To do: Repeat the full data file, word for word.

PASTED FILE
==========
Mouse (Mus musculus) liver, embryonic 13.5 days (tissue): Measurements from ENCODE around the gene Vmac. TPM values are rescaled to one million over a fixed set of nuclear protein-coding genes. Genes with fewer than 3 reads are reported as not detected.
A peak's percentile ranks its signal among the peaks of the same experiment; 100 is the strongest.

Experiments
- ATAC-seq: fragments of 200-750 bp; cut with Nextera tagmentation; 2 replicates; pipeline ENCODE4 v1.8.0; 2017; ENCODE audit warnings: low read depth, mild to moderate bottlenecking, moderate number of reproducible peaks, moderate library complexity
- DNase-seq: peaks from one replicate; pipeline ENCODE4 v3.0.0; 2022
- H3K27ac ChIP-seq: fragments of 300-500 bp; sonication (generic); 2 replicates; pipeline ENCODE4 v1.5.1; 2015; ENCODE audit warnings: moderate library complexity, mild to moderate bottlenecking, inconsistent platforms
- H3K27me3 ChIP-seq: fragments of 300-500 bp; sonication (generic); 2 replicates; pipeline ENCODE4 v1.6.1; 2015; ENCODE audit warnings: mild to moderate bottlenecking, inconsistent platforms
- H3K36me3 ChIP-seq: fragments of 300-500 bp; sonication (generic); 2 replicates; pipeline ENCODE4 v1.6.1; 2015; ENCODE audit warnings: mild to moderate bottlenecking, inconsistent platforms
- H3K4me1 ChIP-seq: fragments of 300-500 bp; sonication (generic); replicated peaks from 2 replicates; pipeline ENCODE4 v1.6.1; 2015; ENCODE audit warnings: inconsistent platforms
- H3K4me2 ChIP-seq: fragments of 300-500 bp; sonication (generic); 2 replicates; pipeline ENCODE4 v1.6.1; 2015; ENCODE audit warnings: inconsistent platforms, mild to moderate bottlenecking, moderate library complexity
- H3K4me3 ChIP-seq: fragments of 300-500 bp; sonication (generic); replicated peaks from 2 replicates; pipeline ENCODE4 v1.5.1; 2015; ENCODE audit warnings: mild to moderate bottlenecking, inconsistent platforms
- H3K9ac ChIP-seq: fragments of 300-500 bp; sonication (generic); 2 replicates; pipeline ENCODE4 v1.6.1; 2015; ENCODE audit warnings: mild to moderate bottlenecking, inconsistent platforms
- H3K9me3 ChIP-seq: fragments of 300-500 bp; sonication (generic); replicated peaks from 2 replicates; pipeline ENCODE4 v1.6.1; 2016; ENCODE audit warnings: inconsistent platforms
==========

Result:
Mouse (Mus musculus) liver, embryonic 13.5 days (tissue): Measurements from ENCODE around the gene Vmac. TPM values are rescaled to one million over a fixed set of nuclear protein-coding genes. Genes with fewer than 3 reads are reported as not detected.
A peak's percentile ranks its signal among the peaks of the same experiment; 100 is the strongest.

Experiments
- ATAC-seq: fragments of 200-750 bp; cut with Nextera tagmentation; 2 replicates; pipeline ENCODE4 v1.8.0; 2017; ENCODE audit warnings: low read depth, mild to moderate bottlenecking, moderate number of reproducible peaks, moderate library complexity
- DNase-seq: peaks from one replicate; pipeline ENCODE4 v3.0.0; 2022
- H3K27ac ChIP-seq: fragments of 300-500 bp; sonication (generic); 2 replicates; pipeline ENCODE4 v1.5.1; 2015; ENCODE audit warnings: moderate library complexity, mild to moderate bottlenecking, inconsistent platforms
- H3K27me3 ChIP-seq: fragments of 300-500 bp; sonication (generic); 2 replicates; pipeline ENCODE4 v1.6.1; 2015; ENCODE audit warnings: mild to moderate bottlenecking, inconsistent platforms
- H3K36me3 ChIP-seq: fragments of 300-500 bp; sonication (generic); 2 replicates; pipeline ENCODE4 v1.6.1; 2015; ENCODE audit warnings: mild to moderate bottlenecking, inconsistent platforms
- H3K4me1 ChIP-seq: fragments of 300-500 bp; sonication (generic); replicated peaks from 2 replicates; pipeline ENCODE4 v1.6.1; 2015; ENCODE audit warnings: inconsistent platforms
- H3K4me2 ChIP-seq: fragments of 300-500 bp; sonication (generic); 2 replicates; pipeline ENCODE4 v1.6.1; 2015; ENCODE audit warnings: inconsistent platforms, mild to moderate bottlenecking, moderate library complexity
- H3K4me3 ChIP-seq: fragments of 300-500 bp; sonication (generic); replicated peaks from 2 replicates; pipeline ENCODE4 v1.5.1; 2015; ENCODE audit warnings: mild to moderate bottlenecking, inconsistent platforms
- H3K9ac ChIP-seq: fragments of 300-500 bp; sonication (generic); 2 replicates; pipeline ENCODE4 v1.6.1; 2015; ENCODE audit warnings: mild to moderate bottlenecking, inconsistent platforms
- H3K9me3 ChIP-seq: fragments of 300-500 bp; sonication (generic); replicated peaks from 2 replicates; pipeline ENCODE4 v1.6.1; 2016; ENCODE audit warnings: inconsistent platforms